The new standards will also provide an added measure of protection for low income and minority families who are more likely to suffer from asthma or to live in communities that are overburdened by pollution. EPA thinks that strengthening the standard will especially help children - preventing both asthma attacks and keep them from missing school. They estimate that the benefits of meeting the proposed standards will significantly outweigh the costs. If the standards are finalized, every dollar invested in them will return up to three dollars in health benefits.

The Clean Air Act says that depending on the severity of the problem, areas would have between 2020 and 2037 to meet the standards. To ensure that people are alerted when ozone reaches unhealthy levels, EPA is proposing to extend the ozone monitoring season for 33 states. This is particularly important for at-risk groups, so they can take steps to protect their health on smoggy days.

The agency is also proposing to strengthen the “secondary” smog standard to a level within 65 to 70 ppb to protect plants, trees and ecosystems. New studies add to the evidence showing that repeated exposure stunts the growth of trees, damages plants and reduces crop yield.

EPA will seek public comment on the proposal for 90 days following publication in the Federal Register, and plans to hold three public hearings. They will issue final ozone standards by Oct. 1, 2015.

Wednesday, December 10, 2014

ESFI Infographic: Cord Safety This Holiday Season

Electrical Safety Foundation International's (ESFI) infographic on extension cord safety lists cord-related hazards and tips to stay safe. ESFI says that although extension cord safety is a year-round concern, use of these devices is more common during the holidays. The "Pull the Plug on Cord-Related Hazards This Holiday Season," infographic provides safety guidelines and tips that can prevent dangerous mistakes and hazards. Guidelines include purchasing cords from authorized retailers, using cords for their intended use (e.g., outdoor cords must be used outside), and more. Download the infographic to see all the guidelines.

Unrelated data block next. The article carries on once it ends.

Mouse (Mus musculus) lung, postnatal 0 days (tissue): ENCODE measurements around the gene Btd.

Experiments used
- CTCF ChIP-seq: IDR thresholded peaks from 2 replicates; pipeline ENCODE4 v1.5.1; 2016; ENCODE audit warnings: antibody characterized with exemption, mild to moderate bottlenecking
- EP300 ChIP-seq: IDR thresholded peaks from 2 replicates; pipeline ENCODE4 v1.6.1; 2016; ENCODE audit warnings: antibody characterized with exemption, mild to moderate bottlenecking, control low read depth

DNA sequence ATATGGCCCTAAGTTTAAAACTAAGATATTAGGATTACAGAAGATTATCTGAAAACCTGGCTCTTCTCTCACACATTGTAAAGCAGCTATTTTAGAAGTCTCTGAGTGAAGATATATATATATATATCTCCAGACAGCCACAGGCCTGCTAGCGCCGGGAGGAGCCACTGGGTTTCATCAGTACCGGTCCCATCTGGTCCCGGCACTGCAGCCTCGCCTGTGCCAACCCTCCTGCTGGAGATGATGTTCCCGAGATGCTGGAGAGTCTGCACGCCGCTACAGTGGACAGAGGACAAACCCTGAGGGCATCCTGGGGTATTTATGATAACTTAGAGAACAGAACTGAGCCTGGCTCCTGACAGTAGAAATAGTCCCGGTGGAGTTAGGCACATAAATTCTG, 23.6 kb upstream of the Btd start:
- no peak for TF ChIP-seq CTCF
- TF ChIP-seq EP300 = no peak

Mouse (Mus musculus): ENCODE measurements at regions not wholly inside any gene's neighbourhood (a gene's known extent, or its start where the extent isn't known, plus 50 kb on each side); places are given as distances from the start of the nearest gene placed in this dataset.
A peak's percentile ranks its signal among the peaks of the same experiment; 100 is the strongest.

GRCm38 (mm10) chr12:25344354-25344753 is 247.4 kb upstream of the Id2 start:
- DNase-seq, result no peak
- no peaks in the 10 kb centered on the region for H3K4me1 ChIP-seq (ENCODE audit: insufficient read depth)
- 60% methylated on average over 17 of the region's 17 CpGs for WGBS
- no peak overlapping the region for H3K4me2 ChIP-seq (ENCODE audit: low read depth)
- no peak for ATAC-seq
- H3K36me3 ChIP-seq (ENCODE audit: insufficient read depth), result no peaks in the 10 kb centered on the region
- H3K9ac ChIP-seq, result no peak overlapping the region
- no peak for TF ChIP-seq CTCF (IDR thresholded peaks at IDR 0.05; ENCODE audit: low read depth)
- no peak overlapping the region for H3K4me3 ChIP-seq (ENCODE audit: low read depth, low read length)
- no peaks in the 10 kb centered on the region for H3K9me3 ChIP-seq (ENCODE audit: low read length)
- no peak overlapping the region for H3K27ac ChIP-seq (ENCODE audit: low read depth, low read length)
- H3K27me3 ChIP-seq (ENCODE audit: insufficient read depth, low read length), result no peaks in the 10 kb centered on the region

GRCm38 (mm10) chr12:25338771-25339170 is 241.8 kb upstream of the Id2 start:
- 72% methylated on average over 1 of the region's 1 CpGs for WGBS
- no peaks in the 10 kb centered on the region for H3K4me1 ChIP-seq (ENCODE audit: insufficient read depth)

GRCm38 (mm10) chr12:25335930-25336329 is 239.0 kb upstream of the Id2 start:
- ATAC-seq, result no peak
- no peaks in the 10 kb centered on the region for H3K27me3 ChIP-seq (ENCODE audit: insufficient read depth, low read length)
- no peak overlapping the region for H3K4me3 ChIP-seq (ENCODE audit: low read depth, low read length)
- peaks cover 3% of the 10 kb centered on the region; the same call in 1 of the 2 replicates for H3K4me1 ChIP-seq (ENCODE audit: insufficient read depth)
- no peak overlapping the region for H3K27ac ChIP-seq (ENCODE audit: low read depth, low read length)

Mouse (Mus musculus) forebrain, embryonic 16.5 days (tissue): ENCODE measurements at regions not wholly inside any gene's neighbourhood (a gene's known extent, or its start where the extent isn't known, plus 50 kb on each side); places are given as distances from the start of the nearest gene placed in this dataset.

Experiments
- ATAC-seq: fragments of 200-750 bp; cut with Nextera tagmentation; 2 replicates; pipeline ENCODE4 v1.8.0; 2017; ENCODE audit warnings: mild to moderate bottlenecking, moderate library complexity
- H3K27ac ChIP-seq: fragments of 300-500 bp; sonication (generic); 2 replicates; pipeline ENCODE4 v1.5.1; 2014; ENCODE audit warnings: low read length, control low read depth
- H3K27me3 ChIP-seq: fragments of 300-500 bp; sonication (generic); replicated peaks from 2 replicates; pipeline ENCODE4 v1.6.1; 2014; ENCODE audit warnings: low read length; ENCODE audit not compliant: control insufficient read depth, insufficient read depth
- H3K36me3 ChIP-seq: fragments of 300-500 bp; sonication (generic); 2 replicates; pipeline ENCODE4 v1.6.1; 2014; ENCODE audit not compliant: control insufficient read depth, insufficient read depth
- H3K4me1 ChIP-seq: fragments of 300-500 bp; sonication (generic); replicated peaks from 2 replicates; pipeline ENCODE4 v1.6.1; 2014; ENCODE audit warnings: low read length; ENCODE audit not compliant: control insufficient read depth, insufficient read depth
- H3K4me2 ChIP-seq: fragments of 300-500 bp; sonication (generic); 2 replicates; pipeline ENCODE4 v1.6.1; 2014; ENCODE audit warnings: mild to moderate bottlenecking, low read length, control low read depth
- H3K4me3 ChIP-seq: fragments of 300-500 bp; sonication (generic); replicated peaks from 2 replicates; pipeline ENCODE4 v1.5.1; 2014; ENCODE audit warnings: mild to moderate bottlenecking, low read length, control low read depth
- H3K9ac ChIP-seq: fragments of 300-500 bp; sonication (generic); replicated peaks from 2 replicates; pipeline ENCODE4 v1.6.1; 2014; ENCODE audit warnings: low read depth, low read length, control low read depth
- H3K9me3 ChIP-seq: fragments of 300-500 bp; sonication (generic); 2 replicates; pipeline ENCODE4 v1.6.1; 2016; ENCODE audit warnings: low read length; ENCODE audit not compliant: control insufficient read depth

Tuesday, December 9, 2014

Agencies Partner to Protect Oil & Gas Industry Workers

© Jones
OSHA, NIOSH and National Service, Transmission, Exploration & Production Safety Network have signed a 2-year alliance to help prevent injuries, illnesses and fatalities among workers in the exploration and production sector within the oil and gas industry. Oil and gas workers face hazards such as motor vehicle crashes, fires, electrocution, respirable silica exposure and more; BLS reported 112 worker fatalities in 2013.

The alliance plans to develop fact sheets, videos and training resources for employers and workers. In addition, alliance members will work with the National Occupational Research Agenda Oil and Gas Extraction Council to identify and implement strategies to improve workplace practices.

New NIOSH Training to Reduce Risks for Emergency Responders Working Long Hours

NIOSH has released a free web-based training that will help emergency responders and